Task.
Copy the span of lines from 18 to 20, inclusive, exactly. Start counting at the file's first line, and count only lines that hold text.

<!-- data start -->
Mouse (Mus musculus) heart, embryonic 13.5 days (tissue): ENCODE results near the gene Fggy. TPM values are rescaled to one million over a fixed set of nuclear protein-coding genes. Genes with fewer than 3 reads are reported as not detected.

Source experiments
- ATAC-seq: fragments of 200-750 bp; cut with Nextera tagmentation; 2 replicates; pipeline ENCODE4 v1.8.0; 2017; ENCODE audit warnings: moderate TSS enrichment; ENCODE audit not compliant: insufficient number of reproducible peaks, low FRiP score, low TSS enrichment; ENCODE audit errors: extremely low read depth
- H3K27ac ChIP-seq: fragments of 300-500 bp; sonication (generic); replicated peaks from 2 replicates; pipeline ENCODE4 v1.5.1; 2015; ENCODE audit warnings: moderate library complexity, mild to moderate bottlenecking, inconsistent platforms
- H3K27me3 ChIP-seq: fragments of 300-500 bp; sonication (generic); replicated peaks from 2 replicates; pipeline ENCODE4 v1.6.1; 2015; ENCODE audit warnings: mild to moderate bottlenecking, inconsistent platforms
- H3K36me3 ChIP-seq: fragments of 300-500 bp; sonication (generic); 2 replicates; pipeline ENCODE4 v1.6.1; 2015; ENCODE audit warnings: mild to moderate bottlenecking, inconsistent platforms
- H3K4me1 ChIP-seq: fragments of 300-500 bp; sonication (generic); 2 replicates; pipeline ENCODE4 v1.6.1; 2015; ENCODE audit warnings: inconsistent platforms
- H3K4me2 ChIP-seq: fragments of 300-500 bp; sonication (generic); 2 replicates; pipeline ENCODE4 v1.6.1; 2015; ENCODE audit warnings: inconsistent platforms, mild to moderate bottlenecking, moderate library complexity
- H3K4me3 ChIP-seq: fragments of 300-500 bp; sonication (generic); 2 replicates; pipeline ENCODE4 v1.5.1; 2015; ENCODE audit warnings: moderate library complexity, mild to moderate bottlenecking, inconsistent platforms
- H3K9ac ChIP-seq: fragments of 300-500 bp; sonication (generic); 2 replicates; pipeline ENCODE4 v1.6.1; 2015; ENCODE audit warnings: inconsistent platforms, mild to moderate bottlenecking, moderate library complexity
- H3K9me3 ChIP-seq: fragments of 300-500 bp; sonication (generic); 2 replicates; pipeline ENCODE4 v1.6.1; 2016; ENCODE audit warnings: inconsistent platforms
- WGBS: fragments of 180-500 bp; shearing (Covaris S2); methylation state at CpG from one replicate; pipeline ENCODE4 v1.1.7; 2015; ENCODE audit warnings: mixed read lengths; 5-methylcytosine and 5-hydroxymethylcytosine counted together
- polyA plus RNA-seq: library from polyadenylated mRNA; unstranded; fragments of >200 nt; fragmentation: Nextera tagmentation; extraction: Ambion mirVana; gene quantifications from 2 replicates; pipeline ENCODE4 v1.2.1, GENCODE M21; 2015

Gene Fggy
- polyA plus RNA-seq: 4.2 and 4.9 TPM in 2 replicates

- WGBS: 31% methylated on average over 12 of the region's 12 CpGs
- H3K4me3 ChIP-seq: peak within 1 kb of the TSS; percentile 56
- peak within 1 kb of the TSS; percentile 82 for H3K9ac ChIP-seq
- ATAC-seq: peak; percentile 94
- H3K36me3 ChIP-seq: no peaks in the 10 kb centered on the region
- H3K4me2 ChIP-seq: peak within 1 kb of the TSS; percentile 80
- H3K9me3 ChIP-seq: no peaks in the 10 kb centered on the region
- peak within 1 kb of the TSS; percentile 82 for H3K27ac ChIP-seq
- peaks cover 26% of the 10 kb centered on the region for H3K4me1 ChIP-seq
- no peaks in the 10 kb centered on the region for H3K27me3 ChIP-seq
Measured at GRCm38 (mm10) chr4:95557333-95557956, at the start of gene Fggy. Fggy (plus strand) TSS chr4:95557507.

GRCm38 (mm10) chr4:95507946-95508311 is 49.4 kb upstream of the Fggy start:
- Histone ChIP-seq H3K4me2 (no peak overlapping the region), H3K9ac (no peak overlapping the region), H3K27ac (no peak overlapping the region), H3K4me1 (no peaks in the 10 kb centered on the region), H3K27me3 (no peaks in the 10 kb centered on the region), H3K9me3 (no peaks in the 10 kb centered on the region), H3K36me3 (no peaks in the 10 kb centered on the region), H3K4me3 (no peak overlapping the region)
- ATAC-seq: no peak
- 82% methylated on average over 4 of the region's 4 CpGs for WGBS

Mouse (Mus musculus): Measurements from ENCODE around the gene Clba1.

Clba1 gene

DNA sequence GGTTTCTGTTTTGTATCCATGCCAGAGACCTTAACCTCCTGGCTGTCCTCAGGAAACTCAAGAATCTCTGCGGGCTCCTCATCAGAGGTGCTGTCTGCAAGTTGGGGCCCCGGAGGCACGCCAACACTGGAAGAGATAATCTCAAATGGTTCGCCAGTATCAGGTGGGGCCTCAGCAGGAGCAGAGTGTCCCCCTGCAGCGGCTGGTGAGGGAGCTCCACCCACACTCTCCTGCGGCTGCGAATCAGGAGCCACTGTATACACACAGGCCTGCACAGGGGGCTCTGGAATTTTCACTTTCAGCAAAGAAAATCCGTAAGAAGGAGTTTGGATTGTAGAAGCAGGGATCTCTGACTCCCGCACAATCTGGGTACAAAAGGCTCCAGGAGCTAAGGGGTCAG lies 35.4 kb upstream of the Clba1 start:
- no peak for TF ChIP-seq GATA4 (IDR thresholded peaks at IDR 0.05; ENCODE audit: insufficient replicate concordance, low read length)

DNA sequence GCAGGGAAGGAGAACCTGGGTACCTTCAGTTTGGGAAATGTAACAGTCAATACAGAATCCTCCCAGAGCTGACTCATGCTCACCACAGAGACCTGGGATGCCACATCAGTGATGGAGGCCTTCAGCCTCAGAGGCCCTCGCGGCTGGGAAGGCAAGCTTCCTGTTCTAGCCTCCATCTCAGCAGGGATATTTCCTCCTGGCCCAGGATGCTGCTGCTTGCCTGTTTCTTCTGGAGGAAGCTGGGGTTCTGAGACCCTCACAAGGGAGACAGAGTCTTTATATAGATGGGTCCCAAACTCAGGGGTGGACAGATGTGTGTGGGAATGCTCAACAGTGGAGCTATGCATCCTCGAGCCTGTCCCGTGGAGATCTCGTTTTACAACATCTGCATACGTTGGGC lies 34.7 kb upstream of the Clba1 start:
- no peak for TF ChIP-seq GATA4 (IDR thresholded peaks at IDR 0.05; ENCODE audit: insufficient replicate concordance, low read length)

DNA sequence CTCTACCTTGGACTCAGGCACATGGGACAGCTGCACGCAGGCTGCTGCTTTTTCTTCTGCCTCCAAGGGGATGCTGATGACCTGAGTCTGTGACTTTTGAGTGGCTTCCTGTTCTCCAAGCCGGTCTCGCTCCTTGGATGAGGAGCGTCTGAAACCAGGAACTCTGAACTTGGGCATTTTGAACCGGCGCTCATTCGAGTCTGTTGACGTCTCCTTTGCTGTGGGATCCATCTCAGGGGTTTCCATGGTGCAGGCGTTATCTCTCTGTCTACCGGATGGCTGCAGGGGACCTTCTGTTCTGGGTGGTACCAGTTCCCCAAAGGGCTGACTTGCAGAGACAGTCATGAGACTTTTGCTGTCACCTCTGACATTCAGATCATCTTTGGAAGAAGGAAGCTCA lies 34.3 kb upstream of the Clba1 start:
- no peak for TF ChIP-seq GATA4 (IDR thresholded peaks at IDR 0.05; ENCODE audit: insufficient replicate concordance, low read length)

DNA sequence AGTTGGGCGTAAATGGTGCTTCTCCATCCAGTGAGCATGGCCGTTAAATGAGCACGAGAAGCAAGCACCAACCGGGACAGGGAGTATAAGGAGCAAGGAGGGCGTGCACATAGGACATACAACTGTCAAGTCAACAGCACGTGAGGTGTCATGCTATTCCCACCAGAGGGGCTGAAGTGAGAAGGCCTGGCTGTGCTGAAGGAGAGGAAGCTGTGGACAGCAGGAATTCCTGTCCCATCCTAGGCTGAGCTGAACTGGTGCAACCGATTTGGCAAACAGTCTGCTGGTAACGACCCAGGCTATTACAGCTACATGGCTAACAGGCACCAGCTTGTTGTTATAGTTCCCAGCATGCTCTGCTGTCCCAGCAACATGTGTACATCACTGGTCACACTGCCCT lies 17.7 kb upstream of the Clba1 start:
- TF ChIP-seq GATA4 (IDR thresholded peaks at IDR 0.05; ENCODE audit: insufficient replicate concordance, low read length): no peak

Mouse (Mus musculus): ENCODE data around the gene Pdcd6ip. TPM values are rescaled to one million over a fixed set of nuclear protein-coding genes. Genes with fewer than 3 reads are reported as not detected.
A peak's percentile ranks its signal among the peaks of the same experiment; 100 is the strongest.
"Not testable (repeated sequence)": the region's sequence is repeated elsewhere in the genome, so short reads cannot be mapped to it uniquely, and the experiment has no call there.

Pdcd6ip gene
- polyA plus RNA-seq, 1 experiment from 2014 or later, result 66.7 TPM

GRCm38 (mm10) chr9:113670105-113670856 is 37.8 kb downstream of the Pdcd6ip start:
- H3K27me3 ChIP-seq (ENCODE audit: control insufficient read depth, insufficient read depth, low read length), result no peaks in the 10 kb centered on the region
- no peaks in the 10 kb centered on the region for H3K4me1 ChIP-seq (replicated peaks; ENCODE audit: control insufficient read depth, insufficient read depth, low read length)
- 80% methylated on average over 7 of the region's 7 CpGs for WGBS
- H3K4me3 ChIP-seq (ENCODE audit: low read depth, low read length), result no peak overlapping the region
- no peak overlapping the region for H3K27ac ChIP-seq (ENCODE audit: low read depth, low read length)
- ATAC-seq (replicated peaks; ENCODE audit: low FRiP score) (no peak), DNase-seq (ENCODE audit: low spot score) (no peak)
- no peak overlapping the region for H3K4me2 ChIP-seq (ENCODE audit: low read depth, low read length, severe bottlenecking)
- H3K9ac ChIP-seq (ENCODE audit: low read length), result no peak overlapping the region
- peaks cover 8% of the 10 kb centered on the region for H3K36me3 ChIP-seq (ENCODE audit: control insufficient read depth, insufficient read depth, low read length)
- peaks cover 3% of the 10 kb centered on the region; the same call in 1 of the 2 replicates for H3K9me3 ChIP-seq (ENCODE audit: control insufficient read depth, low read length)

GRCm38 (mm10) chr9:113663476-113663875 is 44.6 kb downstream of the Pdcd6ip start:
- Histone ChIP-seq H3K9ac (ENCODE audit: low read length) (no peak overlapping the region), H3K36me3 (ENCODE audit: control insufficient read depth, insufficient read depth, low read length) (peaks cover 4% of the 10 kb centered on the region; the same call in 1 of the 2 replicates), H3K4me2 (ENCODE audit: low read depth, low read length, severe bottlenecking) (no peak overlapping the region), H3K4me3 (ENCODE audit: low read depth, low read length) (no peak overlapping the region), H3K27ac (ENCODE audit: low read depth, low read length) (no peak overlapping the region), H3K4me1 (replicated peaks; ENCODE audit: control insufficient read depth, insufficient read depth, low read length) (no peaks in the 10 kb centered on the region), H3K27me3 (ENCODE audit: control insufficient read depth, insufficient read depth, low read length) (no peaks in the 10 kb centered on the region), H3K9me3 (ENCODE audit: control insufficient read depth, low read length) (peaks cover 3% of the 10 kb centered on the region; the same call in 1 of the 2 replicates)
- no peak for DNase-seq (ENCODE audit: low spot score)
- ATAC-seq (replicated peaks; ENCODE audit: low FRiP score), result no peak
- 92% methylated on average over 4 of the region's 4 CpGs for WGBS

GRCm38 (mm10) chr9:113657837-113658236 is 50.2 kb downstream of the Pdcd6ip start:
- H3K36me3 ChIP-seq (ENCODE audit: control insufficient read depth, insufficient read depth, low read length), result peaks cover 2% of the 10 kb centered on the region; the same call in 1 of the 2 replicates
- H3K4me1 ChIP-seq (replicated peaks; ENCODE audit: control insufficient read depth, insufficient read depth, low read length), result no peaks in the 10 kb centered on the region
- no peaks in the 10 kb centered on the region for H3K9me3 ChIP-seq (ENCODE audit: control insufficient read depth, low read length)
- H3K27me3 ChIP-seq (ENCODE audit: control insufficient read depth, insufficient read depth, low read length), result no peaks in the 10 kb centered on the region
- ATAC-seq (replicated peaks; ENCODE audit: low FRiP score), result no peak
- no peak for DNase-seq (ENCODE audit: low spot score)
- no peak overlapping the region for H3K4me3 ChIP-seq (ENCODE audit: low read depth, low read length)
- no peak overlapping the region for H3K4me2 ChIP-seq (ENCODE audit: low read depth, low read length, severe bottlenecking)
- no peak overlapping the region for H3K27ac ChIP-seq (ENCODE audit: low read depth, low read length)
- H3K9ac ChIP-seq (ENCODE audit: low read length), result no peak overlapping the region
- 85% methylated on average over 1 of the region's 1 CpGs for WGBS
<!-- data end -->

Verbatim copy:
- peak within 1 kb of the TSS; percentile 82 for H3K9ac ChIP-seq
- ATAC-seq: peak; percentile 94
- H3K36me3 ChIP-seq: no peaks in the 10 kb centered on the region